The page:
Arts Everyday Living: Happy Valentine’s Day—A Valentine from an Artist of Romance & Love

Jean-Honore Fragonard, Young Girl Reading, c. 1769, oil on canvas, National Gallery of Art, Washington, D.C.



AN UNSOLVED MYSTERY: She is at least 250 years old, yet her name still remains unknown. Even though scholars and art historians have done extensive research, attempting to reveal her identity!

A RESTLESS PAINITNG: If you had the opportunity to hang YOUNG GIRL READING on your wall, would you ever part with her? However, she has been sold several times throughout the centuries, her owners including a count, a marquis, a surgeon, and the wife of an advertising executive.

THE ULTIMATE DESTINATION: Fortunately in 1961, she found a permanent home at the National Gallery of Art in Washington, D.C. Thanks to the generosity of Ailsa Mellon Bruce, who also provided funding for some of the most popular works in the museum, including paintings by Impressionists Monet, Renoir, Degas, and Cassatt, among others.

THE PERFECT VALENTINE’S DAY ARTIST: Few artists can rival French 18th century master Jean-Honore Fragonard (1732-1806), as the creator of love in art. He worked during the Rococo period, renowned for its pursuit of beauty and joie de vivre, at least by the royalty and aristocratic class. Among his most famous paintings are: The Stolen Kiss, The Swing, Blind-Man’s Bluff, and The Progress of Love, among others.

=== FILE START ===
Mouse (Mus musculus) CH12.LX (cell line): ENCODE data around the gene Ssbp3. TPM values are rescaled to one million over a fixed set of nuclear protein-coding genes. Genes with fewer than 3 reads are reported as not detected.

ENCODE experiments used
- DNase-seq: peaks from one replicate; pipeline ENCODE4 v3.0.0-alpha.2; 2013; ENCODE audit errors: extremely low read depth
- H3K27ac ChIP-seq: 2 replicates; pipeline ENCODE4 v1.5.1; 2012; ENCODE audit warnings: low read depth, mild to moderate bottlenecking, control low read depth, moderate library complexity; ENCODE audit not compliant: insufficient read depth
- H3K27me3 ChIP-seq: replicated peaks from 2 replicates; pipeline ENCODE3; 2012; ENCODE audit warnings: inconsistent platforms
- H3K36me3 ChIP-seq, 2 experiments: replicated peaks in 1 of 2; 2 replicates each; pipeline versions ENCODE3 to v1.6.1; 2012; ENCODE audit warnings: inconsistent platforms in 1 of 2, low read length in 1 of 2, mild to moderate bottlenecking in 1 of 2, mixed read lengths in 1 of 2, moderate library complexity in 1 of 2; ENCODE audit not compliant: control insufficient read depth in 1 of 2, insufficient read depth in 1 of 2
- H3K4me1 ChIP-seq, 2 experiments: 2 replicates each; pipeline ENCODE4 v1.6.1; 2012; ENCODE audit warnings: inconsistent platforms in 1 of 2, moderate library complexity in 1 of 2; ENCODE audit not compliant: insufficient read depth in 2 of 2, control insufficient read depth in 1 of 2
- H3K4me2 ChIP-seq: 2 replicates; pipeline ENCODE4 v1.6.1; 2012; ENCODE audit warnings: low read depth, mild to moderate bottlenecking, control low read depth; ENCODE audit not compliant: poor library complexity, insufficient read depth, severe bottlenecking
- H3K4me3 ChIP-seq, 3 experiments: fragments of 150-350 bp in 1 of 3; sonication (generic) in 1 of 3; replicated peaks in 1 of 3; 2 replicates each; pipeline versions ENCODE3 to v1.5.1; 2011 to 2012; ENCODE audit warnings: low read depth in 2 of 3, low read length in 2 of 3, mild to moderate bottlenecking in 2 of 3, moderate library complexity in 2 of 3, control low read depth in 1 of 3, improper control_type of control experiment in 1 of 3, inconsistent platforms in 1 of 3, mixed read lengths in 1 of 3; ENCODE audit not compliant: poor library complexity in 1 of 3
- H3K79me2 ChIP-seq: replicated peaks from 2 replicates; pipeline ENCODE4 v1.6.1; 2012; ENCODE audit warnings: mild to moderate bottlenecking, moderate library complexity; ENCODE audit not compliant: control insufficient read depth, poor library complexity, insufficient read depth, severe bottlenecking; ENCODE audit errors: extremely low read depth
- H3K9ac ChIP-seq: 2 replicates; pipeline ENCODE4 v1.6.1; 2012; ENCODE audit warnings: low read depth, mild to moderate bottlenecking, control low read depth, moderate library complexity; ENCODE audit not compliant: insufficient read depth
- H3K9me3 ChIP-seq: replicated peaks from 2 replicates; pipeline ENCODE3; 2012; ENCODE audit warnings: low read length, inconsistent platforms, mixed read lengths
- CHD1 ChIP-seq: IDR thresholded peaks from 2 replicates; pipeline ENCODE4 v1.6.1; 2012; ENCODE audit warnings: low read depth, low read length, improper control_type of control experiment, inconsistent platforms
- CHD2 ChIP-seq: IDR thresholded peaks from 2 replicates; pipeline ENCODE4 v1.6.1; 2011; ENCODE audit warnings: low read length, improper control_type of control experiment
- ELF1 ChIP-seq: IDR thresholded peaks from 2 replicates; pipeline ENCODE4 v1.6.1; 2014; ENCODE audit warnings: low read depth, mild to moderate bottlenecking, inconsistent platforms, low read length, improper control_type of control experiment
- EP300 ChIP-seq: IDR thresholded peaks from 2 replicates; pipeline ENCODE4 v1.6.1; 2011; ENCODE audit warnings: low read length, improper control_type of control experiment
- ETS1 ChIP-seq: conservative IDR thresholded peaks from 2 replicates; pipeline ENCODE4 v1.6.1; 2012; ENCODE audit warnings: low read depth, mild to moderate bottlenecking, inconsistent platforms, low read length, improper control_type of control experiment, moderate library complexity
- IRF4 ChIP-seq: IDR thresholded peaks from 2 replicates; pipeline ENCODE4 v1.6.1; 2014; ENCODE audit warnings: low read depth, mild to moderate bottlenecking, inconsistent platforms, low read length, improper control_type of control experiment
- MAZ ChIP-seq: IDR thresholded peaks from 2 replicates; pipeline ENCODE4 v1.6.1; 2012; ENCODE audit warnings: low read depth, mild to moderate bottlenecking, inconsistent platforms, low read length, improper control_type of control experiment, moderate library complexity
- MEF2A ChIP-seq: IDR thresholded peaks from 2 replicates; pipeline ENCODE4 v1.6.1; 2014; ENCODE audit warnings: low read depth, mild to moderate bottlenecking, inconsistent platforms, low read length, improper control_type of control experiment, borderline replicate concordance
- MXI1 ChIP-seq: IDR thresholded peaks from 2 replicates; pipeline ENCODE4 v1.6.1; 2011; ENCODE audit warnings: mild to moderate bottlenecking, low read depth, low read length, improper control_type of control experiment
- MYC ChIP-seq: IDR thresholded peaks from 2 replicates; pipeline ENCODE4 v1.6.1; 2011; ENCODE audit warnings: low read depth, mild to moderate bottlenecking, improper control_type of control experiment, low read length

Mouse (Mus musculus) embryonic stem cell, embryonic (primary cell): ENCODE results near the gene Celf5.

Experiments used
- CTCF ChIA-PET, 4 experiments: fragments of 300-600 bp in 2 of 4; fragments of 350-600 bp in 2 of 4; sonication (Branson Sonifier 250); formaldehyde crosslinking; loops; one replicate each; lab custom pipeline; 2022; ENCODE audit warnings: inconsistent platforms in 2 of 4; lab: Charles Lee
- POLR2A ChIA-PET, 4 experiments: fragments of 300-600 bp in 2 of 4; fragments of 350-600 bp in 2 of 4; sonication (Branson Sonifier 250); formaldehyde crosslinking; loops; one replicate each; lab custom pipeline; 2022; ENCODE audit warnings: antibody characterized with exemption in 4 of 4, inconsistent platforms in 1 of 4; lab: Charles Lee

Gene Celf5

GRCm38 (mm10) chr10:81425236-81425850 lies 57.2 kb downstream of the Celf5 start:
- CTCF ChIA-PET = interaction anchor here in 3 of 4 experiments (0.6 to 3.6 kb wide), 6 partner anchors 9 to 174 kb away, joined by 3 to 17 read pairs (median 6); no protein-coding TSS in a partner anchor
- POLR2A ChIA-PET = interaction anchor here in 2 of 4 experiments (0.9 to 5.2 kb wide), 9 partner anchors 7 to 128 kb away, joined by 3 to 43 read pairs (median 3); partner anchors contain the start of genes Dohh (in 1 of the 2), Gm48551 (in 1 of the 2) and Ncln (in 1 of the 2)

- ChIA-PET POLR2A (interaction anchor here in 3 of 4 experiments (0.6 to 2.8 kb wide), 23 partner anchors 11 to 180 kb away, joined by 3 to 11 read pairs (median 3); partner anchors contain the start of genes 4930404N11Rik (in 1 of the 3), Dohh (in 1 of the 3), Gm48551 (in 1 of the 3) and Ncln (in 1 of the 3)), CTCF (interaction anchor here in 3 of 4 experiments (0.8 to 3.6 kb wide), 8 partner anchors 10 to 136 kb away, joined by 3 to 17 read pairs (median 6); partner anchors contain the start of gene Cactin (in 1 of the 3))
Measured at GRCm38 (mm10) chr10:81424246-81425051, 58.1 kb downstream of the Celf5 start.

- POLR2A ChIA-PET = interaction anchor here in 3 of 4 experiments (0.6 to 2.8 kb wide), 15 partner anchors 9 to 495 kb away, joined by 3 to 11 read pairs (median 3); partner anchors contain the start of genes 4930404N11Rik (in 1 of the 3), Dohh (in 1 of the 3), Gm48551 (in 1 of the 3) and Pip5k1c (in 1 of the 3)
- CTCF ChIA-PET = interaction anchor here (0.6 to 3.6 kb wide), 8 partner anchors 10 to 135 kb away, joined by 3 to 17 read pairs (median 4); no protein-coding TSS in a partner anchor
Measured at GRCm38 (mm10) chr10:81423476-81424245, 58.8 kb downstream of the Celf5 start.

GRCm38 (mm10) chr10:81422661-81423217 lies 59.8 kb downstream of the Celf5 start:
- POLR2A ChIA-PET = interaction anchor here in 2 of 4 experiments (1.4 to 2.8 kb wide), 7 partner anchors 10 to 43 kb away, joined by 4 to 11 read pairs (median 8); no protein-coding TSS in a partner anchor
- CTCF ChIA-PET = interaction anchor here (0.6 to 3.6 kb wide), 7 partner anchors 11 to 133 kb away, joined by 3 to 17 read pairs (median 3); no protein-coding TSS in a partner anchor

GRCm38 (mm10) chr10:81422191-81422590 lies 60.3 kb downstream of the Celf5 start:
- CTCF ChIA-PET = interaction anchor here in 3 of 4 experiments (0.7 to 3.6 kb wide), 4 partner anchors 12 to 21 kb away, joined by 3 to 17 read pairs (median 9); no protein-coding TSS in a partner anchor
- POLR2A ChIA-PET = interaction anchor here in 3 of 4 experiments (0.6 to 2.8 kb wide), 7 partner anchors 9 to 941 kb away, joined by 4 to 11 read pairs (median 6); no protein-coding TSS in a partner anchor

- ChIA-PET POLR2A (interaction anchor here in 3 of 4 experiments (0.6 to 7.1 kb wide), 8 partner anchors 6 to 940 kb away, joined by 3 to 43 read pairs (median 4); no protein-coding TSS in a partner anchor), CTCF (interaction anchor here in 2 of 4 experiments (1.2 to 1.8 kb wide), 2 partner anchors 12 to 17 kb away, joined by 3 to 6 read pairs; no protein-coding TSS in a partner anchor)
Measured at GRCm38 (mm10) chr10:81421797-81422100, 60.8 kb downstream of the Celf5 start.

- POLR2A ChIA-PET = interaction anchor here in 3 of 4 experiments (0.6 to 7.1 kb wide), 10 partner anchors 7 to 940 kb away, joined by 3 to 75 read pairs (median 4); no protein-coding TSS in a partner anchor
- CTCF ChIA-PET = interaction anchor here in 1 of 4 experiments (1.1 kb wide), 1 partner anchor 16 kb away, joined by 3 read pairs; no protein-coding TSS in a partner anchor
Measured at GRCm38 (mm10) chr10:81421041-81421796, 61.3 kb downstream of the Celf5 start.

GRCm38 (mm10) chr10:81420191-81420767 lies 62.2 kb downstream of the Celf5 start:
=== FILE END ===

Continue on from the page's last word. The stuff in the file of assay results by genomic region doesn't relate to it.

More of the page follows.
A ROMANCE NOVEL? No one has been able to discover the title of her book as well. Whatever the subject, does she look comfortable, her back propped up by a substantial pillow? Her head bent downward, concentrating on the pages before her, Yet, are her fingers rather oddly depicted, two of them curving in opposite directions?

A DRESS TO REMEMBER: Is it the richness of the  yellow that draws us to A GIRL READING? Sometimes described as lemon, its unique color models her charming figure. Notice too the contrasting white of the delicate ruff plus the mix of rose and mauve throughout the rest of the painting.  

THE MAGIC OF PAINT: Fragonard’s brush animates the surfaces of the work,  from the subtle touches defining her face to the more evident highlights of her hair to the slash-like strokes moving across the sleeve.

FRAGONARD’S UNUSUAL FATE? The artist’s life changed with the advent of the French Revolution, overthrowing the privileged society and its members who once supported his successful career. Fragonard  survived, though, until 1806, dying in Paris; according to legend, he had a fatal stroke while eating an ice cream.

First published in 2023.




In the public domain, courtesy of the National Gallery of Art, Washington, D.C.

The National Gallery of Art does not endorse or approve use of the above image or any of the material on this website. Nor has the National Gallery of Art participated in any projects utilizing the said image.



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